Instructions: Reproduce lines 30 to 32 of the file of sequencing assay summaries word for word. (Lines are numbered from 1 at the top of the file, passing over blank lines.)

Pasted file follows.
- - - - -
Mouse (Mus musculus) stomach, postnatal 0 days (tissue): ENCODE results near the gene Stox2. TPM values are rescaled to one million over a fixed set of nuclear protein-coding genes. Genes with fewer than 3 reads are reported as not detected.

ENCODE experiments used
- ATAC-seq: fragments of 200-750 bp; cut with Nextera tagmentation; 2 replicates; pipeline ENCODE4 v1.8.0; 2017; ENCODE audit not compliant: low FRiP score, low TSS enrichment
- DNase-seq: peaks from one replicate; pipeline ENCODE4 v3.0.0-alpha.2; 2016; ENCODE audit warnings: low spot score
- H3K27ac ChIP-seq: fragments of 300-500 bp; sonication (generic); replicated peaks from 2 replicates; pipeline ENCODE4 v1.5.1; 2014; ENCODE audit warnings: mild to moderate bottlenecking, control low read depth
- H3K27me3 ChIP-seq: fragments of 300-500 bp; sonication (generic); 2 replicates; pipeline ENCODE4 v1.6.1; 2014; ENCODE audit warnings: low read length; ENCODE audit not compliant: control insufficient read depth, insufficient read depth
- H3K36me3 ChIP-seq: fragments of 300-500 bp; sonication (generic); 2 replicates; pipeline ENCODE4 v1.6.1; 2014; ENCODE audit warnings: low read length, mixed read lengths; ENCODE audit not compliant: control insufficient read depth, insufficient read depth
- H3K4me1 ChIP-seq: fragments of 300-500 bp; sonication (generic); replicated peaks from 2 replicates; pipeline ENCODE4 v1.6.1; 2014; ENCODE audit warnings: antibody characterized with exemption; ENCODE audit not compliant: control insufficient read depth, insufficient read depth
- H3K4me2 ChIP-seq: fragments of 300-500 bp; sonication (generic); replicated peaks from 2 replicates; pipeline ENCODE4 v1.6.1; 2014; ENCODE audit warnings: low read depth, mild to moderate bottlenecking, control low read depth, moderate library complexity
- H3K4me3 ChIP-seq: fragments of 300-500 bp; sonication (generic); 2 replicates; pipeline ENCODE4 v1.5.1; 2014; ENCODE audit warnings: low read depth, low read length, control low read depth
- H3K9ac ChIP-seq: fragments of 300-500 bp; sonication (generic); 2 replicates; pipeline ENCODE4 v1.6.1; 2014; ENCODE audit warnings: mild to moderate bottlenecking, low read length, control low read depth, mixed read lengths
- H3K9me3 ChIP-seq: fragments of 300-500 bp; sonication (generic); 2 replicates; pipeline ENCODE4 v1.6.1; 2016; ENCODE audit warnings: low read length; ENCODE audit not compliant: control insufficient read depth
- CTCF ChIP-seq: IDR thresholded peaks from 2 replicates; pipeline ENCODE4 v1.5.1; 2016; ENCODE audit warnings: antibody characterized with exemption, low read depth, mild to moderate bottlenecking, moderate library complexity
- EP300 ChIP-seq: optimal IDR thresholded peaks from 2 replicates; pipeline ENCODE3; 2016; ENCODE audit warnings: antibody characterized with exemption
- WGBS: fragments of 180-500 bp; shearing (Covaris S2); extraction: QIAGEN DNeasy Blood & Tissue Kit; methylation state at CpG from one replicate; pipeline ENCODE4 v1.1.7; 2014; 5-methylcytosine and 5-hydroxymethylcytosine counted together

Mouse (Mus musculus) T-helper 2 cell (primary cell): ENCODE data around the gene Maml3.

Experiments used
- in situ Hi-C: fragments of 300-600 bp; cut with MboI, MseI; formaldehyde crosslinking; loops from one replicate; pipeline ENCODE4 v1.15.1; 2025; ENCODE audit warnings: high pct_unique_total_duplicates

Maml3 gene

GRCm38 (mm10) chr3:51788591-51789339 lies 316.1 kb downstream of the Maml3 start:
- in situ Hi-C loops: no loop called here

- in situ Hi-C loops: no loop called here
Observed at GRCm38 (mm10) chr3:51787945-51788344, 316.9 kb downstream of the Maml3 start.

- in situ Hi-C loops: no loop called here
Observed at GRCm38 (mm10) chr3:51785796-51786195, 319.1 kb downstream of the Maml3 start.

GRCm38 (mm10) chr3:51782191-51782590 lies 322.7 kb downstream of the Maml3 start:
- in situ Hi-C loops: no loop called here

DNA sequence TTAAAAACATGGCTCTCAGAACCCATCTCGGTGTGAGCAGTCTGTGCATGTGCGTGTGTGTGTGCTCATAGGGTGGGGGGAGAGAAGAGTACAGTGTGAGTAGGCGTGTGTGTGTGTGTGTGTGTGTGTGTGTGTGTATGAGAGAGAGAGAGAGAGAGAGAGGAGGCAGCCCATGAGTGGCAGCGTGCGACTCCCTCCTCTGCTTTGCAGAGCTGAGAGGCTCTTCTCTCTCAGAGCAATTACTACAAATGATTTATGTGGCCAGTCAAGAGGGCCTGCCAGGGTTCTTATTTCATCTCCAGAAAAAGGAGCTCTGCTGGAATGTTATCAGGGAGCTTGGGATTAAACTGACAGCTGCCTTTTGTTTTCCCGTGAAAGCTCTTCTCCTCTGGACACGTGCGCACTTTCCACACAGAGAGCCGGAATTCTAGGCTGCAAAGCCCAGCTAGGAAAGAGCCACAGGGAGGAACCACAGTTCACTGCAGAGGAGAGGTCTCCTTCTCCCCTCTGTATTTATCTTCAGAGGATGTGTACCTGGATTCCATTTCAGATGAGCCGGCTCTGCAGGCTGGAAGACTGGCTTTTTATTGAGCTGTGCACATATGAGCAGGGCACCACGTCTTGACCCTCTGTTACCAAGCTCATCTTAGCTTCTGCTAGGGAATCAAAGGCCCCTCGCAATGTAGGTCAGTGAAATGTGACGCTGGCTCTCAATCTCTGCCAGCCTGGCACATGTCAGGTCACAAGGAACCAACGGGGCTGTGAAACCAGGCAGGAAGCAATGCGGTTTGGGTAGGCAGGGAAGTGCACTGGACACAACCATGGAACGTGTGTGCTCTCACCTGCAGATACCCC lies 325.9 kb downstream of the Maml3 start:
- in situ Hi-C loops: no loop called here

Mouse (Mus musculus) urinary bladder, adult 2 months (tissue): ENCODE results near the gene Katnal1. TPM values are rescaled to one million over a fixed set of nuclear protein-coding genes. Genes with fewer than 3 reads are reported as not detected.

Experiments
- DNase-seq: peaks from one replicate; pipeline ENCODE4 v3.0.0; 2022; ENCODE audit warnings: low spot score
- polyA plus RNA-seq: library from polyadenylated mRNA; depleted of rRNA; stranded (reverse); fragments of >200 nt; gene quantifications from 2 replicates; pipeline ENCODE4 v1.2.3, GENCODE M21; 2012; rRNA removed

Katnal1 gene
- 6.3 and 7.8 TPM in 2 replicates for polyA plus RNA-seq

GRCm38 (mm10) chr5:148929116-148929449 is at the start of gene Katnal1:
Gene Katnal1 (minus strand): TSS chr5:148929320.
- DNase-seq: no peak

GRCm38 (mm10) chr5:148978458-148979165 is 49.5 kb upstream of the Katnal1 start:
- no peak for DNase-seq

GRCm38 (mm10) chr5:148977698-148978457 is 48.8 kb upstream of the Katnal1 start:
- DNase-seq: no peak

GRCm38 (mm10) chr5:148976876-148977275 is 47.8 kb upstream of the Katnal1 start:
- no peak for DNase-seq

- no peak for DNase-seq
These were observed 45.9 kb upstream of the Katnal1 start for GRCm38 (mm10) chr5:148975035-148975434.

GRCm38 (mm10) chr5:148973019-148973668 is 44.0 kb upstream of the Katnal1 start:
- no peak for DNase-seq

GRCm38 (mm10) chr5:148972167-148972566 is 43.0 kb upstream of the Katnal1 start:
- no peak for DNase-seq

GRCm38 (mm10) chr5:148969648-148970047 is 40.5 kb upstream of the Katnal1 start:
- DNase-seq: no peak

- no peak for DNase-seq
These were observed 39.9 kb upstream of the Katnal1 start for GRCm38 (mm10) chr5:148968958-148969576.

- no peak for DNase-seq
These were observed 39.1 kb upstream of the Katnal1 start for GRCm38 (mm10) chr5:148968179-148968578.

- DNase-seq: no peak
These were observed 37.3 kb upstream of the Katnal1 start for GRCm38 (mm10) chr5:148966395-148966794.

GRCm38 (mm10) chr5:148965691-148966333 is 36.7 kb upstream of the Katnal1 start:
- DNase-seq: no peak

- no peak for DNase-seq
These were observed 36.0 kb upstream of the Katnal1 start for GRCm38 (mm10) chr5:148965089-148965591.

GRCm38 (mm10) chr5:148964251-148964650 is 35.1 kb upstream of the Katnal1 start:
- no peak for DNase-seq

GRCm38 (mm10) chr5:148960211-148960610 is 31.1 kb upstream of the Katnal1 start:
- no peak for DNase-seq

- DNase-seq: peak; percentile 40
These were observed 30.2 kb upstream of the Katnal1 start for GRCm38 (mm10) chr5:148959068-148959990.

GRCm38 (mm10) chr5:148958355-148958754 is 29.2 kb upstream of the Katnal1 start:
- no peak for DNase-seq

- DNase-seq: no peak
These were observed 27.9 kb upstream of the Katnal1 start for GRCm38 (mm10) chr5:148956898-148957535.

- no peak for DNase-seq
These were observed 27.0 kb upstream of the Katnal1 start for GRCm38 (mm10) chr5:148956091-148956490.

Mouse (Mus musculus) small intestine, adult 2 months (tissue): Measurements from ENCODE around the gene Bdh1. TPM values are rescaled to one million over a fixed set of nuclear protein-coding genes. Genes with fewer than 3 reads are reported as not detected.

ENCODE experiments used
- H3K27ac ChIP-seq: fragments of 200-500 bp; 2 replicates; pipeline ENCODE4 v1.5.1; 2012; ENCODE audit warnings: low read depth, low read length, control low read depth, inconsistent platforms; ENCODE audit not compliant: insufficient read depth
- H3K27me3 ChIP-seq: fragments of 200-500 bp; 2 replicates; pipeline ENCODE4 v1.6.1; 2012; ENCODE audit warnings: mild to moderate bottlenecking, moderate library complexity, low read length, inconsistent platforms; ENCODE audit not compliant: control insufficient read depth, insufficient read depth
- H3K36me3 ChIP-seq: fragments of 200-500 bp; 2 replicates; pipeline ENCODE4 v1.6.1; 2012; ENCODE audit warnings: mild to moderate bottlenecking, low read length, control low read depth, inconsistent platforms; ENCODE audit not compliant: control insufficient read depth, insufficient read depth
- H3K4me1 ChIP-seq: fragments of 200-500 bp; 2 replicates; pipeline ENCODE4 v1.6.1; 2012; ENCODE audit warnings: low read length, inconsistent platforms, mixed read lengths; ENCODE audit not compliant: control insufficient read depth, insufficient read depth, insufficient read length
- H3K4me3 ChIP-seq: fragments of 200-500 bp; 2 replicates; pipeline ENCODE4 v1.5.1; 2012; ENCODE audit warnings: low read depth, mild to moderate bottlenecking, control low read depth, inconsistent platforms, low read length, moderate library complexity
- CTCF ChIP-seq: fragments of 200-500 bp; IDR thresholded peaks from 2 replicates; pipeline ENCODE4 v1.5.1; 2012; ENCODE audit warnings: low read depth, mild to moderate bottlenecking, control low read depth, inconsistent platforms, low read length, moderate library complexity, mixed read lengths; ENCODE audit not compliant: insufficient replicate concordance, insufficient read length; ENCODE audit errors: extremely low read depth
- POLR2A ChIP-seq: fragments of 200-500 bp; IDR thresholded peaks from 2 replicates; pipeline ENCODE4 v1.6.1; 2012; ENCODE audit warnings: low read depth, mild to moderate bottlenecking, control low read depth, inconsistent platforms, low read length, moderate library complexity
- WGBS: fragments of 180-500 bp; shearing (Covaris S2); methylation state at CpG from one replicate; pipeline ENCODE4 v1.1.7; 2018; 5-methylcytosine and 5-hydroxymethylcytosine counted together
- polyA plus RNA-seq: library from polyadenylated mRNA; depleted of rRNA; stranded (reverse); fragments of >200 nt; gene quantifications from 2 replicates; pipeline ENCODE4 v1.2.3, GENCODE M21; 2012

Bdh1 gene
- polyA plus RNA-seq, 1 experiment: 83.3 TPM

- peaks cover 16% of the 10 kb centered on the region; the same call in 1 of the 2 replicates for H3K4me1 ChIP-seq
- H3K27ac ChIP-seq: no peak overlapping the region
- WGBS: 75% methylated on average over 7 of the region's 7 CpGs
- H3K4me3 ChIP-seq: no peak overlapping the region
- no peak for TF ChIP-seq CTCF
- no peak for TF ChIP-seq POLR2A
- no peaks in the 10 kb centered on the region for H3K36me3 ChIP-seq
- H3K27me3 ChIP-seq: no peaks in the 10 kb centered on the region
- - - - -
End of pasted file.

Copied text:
Mouse (Mus musculus) urinary bladder, adult 2 months (tissue): ENCODE results near the gene Katnal1. TPM values are rescaled to one million over a fixed set of nuclear protein-coding genes. Genes with fewer than 3 reads are reported as not detected.

Experiments
- DNase-seq: peaks from one replicate; pipeline ENCODE4 v3.0.0; 2022; ENCODE audit warnings: low spot score